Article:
“The lead­er­ship of the Nenoksa test­ing range in­formed us of planned ac­tiv­i­ties of the mil­i­tary au­thor­i­ties,” the state­ment said. “In this con­nec­tion, it was ad­vised that res­i­dents of Nenoksa de­part the ter­ri­tory of the vil­lage from Aug. 14.”

There was no in­di­ca­tion of when it might be safe for them to re­turn. Later Tues­day, how­ever, a re­port on In­ter­fax sug­gested that the evac­u­a­tion might have been called off. It quoted an anony­mous of­fi­cial in the Severod­vinsk city ad­min­is­tra­tion as say­ing, “Yes, in­deed, they in­formed us the mil­i­tary had can­celled to­mor­row’s ac­tiv­i­ties.”

Pres­i­dent Vladimir Putin boasted last year that Russia was test­ing a cruise mis­sile that would be pro­pelled by a small nu­clear re­ac­tor, in ad­di­tion to car­ry­ing a nu­clear war­head, fly­ing a path too un­pre­dictable to be in­ter­cepted. West­ern an­a­lysts called the mis­sile “Sky­fall,” and Mon­day, U.S. Pres­i­dent Don­ald Trump tweeted that the ac­ci­dent last week was a Sky­fall ex­plod­ing.

Rus­sian au­thor­i­ties have not said that the new type of weapon was linked to the ac­ci­dent. But they have ac­knowl­edged that ra­dioac­tive ma­te­rial and a re­ac­tor were in­volved in the in­ci­dent at a mis­sile test­ing range.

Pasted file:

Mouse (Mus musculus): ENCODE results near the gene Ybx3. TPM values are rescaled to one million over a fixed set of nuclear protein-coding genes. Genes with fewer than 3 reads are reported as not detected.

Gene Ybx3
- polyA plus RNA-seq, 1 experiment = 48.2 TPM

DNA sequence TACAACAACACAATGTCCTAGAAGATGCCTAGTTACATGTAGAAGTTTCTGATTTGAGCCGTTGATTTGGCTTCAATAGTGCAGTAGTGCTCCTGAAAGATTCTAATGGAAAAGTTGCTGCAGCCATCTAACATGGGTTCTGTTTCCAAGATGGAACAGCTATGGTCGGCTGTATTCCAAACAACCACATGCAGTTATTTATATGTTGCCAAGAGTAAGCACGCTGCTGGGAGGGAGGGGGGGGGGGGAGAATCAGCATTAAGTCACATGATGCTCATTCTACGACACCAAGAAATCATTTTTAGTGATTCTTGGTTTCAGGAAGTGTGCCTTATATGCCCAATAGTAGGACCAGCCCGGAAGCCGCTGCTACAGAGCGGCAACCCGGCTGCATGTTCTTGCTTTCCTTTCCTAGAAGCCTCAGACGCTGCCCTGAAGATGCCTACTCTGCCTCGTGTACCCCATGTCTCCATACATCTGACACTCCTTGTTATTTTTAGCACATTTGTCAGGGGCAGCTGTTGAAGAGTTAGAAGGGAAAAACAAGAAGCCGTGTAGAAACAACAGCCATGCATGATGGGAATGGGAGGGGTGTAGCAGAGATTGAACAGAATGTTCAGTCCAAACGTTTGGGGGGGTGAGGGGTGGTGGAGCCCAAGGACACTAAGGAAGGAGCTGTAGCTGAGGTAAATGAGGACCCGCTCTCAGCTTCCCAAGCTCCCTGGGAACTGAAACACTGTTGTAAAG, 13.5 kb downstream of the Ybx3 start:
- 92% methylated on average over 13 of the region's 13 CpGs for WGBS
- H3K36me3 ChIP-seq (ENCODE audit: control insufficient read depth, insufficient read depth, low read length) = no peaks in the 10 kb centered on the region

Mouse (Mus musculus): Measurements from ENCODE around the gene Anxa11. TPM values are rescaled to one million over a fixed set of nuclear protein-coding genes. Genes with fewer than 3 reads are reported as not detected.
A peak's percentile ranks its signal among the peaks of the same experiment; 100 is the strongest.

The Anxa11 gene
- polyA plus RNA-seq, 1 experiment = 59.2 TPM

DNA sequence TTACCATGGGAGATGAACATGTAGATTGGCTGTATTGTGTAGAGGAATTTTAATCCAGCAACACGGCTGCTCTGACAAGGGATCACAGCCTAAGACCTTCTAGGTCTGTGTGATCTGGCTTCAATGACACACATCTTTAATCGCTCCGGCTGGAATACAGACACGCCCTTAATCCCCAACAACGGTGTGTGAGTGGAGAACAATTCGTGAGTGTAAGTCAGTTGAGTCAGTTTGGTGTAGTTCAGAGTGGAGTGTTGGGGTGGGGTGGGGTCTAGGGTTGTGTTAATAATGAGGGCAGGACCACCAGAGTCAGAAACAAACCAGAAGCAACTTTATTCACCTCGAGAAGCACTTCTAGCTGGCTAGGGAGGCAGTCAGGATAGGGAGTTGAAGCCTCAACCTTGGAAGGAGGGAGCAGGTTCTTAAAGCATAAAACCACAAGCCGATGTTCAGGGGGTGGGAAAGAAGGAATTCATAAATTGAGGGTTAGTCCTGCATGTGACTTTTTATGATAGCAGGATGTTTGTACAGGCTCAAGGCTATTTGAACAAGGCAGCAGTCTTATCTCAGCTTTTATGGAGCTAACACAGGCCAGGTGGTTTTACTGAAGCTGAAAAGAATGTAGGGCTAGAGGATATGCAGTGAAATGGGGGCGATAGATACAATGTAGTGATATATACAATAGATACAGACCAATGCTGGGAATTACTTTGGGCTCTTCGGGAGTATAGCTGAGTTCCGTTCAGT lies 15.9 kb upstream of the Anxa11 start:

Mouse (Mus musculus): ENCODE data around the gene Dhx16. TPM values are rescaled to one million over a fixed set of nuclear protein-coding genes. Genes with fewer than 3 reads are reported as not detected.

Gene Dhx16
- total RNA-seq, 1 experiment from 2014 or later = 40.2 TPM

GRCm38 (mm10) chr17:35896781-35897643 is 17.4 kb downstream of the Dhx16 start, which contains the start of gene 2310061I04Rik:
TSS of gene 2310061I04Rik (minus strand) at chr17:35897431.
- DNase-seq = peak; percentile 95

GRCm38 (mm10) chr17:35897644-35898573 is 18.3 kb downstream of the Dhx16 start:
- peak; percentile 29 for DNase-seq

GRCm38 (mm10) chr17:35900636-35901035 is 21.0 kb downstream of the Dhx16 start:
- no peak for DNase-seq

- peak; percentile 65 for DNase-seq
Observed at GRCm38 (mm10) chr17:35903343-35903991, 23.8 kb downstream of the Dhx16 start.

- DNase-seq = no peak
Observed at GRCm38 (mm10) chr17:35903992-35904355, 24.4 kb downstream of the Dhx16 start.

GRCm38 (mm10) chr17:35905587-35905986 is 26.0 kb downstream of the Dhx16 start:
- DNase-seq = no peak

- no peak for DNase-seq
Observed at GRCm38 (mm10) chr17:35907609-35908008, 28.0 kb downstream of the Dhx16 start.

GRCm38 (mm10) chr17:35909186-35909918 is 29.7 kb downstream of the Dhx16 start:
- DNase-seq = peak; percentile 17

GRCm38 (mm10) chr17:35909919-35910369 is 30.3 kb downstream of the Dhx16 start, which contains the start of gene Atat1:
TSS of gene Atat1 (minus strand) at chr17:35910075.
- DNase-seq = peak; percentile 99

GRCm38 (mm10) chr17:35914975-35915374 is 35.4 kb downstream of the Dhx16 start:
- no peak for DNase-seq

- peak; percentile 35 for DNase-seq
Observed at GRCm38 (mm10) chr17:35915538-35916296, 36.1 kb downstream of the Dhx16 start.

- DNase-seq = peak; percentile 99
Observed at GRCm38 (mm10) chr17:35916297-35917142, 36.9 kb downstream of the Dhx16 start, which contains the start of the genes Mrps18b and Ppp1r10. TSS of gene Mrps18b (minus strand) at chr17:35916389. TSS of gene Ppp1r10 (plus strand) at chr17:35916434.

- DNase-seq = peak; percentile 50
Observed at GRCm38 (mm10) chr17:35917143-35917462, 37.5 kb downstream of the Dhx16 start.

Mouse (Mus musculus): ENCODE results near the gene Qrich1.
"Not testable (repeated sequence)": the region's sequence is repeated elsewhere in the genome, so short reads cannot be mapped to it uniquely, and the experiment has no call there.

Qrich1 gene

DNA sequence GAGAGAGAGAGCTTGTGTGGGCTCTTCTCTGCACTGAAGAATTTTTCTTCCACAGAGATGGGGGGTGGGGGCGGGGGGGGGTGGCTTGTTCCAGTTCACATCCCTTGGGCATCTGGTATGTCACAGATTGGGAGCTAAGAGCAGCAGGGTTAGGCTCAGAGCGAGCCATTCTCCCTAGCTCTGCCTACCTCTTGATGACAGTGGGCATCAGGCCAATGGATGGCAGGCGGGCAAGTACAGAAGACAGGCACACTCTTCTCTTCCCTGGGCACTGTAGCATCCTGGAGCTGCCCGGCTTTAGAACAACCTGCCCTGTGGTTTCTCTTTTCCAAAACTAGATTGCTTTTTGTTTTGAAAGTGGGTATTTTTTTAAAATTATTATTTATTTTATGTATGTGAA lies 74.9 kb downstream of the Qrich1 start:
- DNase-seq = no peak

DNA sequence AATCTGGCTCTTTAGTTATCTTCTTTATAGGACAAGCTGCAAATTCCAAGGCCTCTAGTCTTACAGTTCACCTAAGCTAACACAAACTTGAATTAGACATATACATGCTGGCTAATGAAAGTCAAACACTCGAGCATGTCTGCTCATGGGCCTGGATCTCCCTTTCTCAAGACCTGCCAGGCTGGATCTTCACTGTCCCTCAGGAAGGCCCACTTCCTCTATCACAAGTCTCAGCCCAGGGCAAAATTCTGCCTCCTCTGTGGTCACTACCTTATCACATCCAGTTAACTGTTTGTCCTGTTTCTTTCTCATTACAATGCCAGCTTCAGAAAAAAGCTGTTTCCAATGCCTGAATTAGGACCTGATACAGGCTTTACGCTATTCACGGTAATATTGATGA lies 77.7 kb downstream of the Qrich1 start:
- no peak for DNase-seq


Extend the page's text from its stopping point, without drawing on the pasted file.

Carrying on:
Rus­sian state­ments about the in­ten­sity of the ra­di­a­tion re­lease have been con­tra­dic­tory. Sci­en­tists with the Rus­sian Fed­eral Nu­clear Agency said Sun­day that ra­di­a­tion lev­els had climbed briefly to twice the back­ground level in Severod­vinsk, about 40 kilo­me­tres from the test site.

But on Tues­day, Russia’s na­tional me­te­o­ro­log­i­cal agency reported ra­di­a­tion had risen last week to 16 times the norm in that city. No re­ports in­di­cated the level in Nenoksa, lo­cated on the edge of the test range.

Mr. Putin’s spokesman, Dmitry Peskov, dis­cussed the ac­ci­dent pub­licly for the first time Tues­day, say­ing that “all agen­cies that are com­pe­tent in this sit­u­a­tion are sup­port­ing the com­plete safety of Rus­sian cit­i­zens.”

A re­gional news site, North­ern News, reported that doc­tors at a civil­ian hos­pi­tal in Arkhangels­k, the largest city in the re­gion, who first treated vic­tims of the ac­ci­dent, had not been in­formed of ra­di­a­tion dan­ger.

Af­ter treat­ing the pa­tients, the doc­tors at the Arkhangels­k Re­gional Clin­i­cal Hos­pi­tal found that their scrubs were caus­ing ra­di­a­tion me­tres to click, the site reported.

The pa­tients were taken to Moscow, and the rooms where they had lain were sealed. Then, the re­port said, the doc­tors were also trans­ferred to the capital for med­i­cal eval­u­a­tions.


Mourn­ers gather for the funer­als of nu­clear en­gi­neers killed by a mis­sile ex­plo­sion in north­ern Russia. Of­fi­cials have re­leased sev­eral mis­lead­ing state­ments sur­round­ing the event, some of which play down the sever­ity of the in­ci­dent.

Newspapers in English

Newspapers from Canada

© PressReader. All rights reserved.